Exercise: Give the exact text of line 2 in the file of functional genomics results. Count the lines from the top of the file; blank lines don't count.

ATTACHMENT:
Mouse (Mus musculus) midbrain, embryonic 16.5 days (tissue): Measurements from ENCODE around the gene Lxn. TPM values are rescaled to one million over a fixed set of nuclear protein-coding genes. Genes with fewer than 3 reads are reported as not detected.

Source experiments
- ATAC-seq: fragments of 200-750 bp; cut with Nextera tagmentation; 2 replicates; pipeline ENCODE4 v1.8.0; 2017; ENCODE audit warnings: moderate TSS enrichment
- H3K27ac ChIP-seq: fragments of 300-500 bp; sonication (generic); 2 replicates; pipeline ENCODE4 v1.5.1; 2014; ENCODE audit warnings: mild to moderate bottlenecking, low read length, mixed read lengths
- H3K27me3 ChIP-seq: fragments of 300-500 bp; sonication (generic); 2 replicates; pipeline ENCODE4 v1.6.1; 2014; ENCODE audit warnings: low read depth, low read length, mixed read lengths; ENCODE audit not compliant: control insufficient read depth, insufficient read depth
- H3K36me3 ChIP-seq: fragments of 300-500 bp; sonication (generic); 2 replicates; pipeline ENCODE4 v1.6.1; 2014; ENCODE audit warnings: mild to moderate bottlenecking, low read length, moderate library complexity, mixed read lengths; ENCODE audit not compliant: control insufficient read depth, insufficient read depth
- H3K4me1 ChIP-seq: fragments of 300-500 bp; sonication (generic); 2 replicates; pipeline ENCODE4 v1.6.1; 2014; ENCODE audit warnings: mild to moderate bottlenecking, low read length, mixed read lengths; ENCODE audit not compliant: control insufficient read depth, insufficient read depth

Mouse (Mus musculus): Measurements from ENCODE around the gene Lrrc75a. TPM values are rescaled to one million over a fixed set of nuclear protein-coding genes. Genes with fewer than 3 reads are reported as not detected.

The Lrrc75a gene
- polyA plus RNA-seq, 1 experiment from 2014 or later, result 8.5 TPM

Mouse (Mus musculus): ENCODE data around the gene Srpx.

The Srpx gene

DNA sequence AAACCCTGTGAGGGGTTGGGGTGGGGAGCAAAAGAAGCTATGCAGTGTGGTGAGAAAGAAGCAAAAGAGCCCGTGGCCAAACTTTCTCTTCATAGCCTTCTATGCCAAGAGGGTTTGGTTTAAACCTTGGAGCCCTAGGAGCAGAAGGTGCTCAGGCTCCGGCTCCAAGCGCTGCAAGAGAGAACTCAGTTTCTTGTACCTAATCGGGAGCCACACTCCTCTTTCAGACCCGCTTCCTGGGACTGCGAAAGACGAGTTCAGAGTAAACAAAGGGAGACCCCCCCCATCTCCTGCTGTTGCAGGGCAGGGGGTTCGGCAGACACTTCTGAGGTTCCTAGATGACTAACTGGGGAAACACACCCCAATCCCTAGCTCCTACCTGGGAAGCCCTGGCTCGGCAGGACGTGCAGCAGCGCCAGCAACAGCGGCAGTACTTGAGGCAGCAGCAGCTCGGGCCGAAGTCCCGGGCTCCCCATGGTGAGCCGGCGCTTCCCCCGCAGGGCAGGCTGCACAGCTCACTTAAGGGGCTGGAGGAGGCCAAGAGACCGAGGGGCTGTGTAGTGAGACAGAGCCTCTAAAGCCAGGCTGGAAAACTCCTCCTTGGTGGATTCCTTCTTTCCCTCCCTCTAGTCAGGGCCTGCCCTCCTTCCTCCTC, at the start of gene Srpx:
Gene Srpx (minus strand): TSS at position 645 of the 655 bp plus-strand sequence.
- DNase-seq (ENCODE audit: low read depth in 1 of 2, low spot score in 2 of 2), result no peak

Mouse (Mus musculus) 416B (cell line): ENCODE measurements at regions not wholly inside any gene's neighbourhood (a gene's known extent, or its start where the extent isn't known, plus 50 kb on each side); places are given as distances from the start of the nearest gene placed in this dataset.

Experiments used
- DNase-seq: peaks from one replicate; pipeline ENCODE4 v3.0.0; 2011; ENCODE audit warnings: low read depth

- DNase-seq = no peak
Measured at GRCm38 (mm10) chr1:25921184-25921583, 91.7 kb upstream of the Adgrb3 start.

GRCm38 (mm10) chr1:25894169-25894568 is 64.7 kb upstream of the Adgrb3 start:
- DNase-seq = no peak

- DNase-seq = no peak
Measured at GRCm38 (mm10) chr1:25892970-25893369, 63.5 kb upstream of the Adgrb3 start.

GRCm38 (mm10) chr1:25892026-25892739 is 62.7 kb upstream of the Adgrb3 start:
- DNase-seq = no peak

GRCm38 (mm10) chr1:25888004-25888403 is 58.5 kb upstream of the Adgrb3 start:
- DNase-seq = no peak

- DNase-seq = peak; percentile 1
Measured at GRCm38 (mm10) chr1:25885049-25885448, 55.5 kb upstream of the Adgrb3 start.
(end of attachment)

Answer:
Source experiments